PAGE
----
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Transportation Nation

Here's the New NYC Taxi Logo

Thursday, August 23, 2012

T is for (new) Taxis in New York City. (Photo by Caitlyn Kim)

New York city is giving taxis a new look. There's the taxi of tomorrow set to roll out next year, but even the motley mix of sedans and SUVs out there now are getting a new paint job. And when they do, the city's yellow cabs come back more yellow  and as this picture captures, with a new logo, fewer words, and more to the point. JFK airport gets a mention right on the door.

Here's a side-by-side comparison. (Or, top-by-bottom comparison?)

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Transportation Nation

BREAKING: Fireworks at Taxi Vote on 5-Borough Taxi Plan

Thursday, April 19, 2012

It's been a raucous morning at the New York Taxi and Limousine Commission, which is voting on new rules for outer-borough livery drivers, the last major hurdle before the city can start issuing new licenses so livery drivers can pick up street hails outside of Manhattan.

WNYC's Kathleeen Horan @KathleenHoran has been tweeting out all morning. The yellow cab industry is in a tizzy about this -- yesterday it filed a suit to block the plan, and as Kathleen tweets "one of the city's yellow fleet owners calls the plan 'biggest taking of property ever by NYC' and says there's $5 billion in medallion loans on the line."

She also tells us following a shouting outburst "2 are escorted outside for shouting."

We'll have more later as the hearing, and vote develop.

 

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Transportation Nation

NYC Taxi Industry Squirms At Prospect of New Rules

Thursday, March 22, 2012

(New York,  NY - Kathleen Horan, WNYC) The New York City Taxi and Limousine Commission is holding hearings about proposed rule changes in the taxi industry that would allow the city to sell street hail permits beginning in June.

The commission is expected to vote on the new rules next month and that’s making many in the taxi world tense. TLC ‘s hearing room in Lower Manhattan was packed with industry players lining up for a chance to weigh in.

Yellow medallion fleet owners, who’ve had the exclusive right to street hails, took issue with the TLC’s proposed enforcement plan. Richard Emery with the Metropolitan Taxicab Board of Trade said there is already a problem of illegal poaching within the industry. “Now the law and these rules seek to add up to 18,000 livery hail licenses that will compound, not alleviate, the poaching scourge.” Emery urged the TLC to seize vehicles that don’t honor the prescribed boundaries.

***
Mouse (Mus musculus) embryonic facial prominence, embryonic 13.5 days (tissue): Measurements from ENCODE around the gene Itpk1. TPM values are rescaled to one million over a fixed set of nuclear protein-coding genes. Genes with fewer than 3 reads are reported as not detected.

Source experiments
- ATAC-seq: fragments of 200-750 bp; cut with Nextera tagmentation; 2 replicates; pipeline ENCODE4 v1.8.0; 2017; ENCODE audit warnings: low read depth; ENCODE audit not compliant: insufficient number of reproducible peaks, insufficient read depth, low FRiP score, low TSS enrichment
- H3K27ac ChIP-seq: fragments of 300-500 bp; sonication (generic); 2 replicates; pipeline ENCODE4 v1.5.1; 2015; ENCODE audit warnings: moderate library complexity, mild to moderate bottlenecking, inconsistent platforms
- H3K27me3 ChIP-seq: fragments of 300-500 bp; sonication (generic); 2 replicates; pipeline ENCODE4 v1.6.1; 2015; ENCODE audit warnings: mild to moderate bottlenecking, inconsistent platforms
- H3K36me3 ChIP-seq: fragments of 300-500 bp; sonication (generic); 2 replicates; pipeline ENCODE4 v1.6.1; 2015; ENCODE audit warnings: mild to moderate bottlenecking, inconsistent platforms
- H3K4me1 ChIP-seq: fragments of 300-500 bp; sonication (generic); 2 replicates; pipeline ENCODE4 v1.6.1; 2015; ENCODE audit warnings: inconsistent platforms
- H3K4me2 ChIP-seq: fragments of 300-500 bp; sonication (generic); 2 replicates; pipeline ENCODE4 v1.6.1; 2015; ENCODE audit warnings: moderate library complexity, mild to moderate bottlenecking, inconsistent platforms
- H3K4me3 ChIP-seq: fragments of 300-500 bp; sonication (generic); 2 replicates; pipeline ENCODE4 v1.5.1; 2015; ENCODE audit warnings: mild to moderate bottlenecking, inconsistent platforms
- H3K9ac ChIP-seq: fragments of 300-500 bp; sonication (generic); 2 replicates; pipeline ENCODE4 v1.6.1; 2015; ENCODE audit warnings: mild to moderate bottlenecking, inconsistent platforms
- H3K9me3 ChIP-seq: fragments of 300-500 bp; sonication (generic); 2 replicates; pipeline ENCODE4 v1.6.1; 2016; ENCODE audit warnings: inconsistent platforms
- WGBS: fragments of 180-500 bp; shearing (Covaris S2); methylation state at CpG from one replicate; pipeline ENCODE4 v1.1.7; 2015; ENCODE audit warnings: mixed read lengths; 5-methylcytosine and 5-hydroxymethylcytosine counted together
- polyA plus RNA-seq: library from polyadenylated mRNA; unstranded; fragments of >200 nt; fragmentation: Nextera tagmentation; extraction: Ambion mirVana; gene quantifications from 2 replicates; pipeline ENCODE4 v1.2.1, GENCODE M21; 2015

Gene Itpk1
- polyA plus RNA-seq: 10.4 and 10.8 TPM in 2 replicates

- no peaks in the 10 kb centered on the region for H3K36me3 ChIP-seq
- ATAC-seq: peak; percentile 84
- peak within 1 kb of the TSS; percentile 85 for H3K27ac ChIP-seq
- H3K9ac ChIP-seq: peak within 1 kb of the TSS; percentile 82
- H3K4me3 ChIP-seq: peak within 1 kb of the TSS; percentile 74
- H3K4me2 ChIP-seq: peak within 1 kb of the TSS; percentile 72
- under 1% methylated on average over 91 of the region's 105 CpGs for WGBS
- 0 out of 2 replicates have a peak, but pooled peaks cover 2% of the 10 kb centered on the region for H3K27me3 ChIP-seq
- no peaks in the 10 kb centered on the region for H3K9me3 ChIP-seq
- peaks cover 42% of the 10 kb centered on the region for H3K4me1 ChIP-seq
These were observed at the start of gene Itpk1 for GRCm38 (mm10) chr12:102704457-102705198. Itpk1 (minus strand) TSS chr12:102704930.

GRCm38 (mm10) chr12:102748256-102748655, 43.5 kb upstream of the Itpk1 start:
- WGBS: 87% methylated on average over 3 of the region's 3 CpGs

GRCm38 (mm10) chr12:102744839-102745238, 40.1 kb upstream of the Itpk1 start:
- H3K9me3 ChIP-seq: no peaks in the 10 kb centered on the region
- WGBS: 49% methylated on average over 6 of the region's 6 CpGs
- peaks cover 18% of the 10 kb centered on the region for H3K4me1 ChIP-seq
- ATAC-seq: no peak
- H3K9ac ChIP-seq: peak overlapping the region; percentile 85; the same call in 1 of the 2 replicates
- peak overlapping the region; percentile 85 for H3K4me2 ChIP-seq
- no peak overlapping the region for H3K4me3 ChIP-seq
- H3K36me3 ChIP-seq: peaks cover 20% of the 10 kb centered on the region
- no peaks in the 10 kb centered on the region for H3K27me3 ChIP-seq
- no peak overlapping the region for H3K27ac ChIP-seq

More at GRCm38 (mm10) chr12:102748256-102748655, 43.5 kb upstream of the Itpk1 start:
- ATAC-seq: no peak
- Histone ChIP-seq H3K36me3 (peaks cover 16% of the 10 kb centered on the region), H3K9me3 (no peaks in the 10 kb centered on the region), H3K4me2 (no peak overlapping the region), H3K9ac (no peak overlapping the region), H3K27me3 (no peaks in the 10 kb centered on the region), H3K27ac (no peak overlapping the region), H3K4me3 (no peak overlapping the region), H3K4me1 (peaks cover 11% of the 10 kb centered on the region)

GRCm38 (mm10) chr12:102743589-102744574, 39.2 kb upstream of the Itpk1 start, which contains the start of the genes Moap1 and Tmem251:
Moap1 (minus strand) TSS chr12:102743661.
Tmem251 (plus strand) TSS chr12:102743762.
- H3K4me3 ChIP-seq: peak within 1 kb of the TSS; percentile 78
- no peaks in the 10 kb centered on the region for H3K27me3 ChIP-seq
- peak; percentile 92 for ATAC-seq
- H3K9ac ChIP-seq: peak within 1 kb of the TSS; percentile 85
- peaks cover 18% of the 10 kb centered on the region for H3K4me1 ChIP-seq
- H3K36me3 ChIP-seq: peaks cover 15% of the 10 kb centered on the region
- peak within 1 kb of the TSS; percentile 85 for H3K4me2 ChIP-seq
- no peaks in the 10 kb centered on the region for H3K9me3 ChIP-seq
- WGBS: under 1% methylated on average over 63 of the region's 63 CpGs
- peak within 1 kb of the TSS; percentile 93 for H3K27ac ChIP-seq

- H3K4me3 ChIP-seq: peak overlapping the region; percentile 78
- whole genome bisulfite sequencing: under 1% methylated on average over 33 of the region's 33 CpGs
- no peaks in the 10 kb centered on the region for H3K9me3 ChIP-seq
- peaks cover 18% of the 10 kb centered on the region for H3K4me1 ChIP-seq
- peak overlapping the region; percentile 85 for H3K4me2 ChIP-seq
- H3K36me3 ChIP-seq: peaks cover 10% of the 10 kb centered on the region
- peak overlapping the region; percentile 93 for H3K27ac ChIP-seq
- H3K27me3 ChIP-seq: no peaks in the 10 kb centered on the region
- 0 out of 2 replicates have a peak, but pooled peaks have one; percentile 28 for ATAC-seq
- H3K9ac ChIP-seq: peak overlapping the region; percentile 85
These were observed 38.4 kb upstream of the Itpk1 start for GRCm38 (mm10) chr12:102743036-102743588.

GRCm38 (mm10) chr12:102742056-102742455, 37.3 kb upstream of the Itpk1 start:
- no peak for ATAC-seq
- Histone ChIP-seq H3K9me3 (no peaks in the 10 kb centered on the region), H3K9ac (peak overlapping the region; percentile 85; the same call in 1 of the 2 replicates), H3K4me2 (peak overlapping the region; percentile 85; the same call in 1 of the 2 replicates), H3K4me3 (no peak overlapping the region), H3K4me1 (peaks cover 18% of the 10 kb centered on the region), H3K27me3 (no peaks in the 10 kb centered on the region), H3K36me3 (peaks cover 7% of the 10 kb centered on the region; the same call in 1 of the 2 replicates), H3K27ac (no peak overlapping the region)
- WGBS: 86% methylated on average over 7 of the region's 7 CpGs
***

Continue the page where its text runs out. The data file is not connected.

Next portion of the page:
Several livery car company owners said they were concerned that the rules would penalize them with fines or point penalties when a new driver breaks the law. “The base would be held responsible for an action the base cannot control or be privy to or have no ability to stop in the future”, said Tarek Mallah, General Manager with Dial 7 Car Service.

Others within the industry said they were confused about how this new class of for hire vehicle will operate and potentially change how they do business. Denise Mariott Pierce, owner of Transportation Unlimited Car Service in Brooklyn, said she was still weighing her options about whether to opt in or not. She came to the meeting seeking answers about how she’d keep track of a  required surcharge and how she’d reimburse drivers for credit card transactions. She was also concerned about changed the system during an uncertain time. “This isn’t a really good economy—the timing on this isn’t the best,” Pierce said.

TLC Commissioner David Yassky said the commission was seriously considering all testimony and would amend the rules as necessary.He said the TLC would do more outreach by sending out 60,000 information packets to licensees-- since several information sessions about the rule changes have been poorly attended.

But David Pollock, Executive Director for the Committee for Taxi Safety, a group that handles leasing for yellow taxi medallions, said the TLC had a tough job ahead. “Every segment of the industry is fearful about these new rules," he said. "The TLC needs to work with all parts of the industry to make sure one segment is not destroyed in the process.”

 

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WNYC News

Bloomberg Still Optimistic About Taxi Bill

Thursday, December 08, 2011

WNYC

Mayor Michael Bloomberg said he Friday he remains optimistic Governor Andrew Cuomo will sign a bill that would put $1 billion in the city's coffers and allow street hails of some livery cabs in residential areas.

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WNYC News

Clock Ticking Down For Bloomberg Administration's Taxi Plan

Monday, December 05, 2011

WNYC

The clock is ticking on legislation that the Bloomberg administration promised would improve taxi service in the five boroughs and generate city revenue.